The unique form of each interactive doc also makes critical comparison and audience literacy difficult. Most agreed that projects should start with the story and build the form around it, but templates can serve as shortcuts to start developing a language for interactive features. Gabriel Dance of The Marshall Project called each story “a beautiful delicate flower…there is no template, there is no tool,” and AIR’s Sue Schardt stressed that it’s important to find the language before the funding models.
But too much experimentation may also keep the field from legitimizing. Some documentaries, like 18 Days in Egypt or Rachel Falcone and Michael Premo‘s Sandy Storyline, are about process and participation too; how can we judge these works critically? How will they be assessed for potential funding? And do they have a place in the newsroom, as CUNY’s new social journalism master’s degree might suggest?
There was also more practical discussion around technologies and platforms, and the challenge of balancing readymade templates and customized tools and code. Standardizing forms would also mean standardizing technologies and frameworks, which would streamline the process and reduce costs, but risk some of the creative experimentation. For now, storytellers are limited by the small screens of mobile devices and minimal capacity for interaction; the most exciting content-sharing platforms are too complex for mass audiences and commercial viability. Having conceded to Facebook and YouTube as the primary interaction and communication platforms, the trick might be to build tools that creatively remix them, though APIs may be unstable and engineers would end up taking on editorial responsibilities.Audiences, participants, and publics are in transition
Journalists and documentarians have always cared about the impact of their work, but now they can see, measure, and interact with it. Digital metrics have changed what constitutes a successful project, which increasingly contributes to choices made by the creators (and some argued that it certainly should). Moreover, the web has created new opportunities for crowdsourced and participatory works — journalists use their audience to land scoops, source data, and fund projects. At MIT, the depth of potential audience interaction was discussed on panels such as “Rethinking Participation: What Can We Learn from Documentaries?” and “Audience Engagement & Impact.”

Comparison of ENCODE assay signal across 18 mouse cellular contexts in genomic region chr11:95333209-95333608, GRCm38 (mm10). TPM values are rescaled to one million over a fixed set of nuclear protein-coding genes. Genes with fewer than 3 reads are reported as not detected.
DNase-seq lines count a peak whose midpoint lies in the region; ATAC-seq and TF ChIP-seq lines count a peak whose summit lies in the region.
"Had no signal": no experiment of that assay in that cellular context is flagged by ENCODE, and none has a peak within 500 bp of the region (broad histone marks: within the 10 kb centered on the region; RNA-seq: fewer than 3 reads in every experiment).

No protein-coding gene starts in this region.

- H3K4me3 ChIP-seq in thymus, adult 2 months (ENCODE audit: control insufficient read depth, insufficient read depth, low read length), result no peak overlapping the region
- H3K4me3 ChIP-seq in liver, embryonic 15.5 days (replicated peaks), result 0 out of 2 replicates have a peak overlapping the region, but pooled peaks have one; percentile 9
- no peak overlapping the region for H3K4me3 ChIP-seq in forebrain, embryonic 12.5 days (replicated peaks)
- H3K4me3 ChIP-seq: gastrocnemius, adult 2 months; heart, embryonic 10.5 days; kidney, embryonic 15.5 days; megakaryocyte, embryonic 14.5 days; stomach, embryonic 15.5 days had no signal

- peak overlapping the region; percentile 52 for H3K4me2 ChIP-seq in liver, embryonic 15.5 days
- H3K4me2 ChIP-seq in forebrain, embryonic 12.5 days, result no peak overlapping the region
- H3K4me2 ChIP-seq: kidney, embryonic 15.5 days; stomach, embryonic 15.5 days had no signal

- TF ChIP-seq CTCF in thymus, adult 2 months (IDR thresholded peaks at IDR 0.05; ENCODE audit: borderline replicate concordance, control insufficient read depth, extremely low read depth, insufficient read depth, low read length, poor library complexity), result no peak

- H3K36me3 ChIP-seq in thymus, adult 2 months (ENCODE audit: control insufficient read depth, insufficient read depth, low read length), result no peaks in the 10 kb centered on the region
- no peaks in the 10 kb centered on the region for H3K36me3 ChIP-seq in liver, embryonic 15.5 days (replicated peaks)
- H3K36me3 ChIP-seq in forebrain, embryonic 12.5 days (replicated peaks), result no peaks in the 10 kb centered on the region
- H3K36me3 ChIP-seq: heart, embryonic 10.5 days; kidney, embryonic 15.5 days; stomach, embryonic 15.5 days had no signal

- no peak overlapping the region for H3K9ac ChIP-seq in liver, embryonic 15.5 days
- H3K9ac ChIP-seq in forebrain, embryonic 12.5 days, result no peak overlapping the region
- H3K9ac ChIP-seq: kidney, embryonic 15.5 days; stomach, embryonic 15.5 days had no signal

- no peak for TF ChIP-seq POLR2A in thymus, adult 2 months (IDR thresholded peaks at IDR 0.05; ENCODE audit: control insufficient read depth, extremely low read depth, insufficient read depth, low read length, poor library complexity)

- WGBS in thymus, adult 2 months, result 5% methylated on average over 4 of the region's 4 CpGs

But “the audience” and “the public” are two very different groups, as the Times’ Lexi Mainland pointed out. Times readers represent a limited demographic, and will only be able to contribute to a small subset of the paper’s journalism; this is even more true for the niche audiences at small startups and trade journals. Tapping into the web’s communication channels without falling into the audience bubble will be crucial as storytellers hunt for stories worth telling, and presenting them compellingly.
— Andrew DeVigal (@drewvigal) October 10, 2014
Some panelists claimed to have a clear picture of their audience, but none have a solid grasp on impact. This is unsurprising, given that even the audience turns out to be slippery — public institutions are there to serve the public, of course, but their viewership and donors must be a priority. Older demographics still reach for TV and traditional forms, while digital and interactive viewers will skew younger. We can measure some behaviors, but they’re continuously shifting. For example, panelist Kamal Sinclair of Sundance pointed out that, while nobody expected millennials to sit and watch a 45-minute video on mobile, Vice has proven that they will.
What does that mean for the definition of a “successful” video project, as compared to a few years ago? Panelist and Rutgers professor Philip Napoli suggested that time spent was a dangerous measure of quality, too, calling attention “the last bottleneck” for the media world. There was general agreement that while metrics for documentary skew towards qualitative and personal impact measurement, journalism skews more towards the quantitative and aggregative. A blurring of these lines seems healthy as the forms collide.
Another concern around audience was the necessity of closing the feedback loop with creators. Participant and USC professor Henry Jenkins championed networked “circulation” over traditional top-down “distribution,” saying it would afford a better afterlife to projects and inform newsroom processes and practices.The traditions, standards, and institutions remain divergent
Finally, a panel called “Journalistic Standards in Transition” focused on the balance between aesthetics and ethics in documentary and in journalism. For better or worse, journalism is a more codified institution than documentary, with its own degrees and standards about what journalism “is” or should be. Documentary is a more ramshackle affair, with its share of festivals and awards but less unified and established conventions.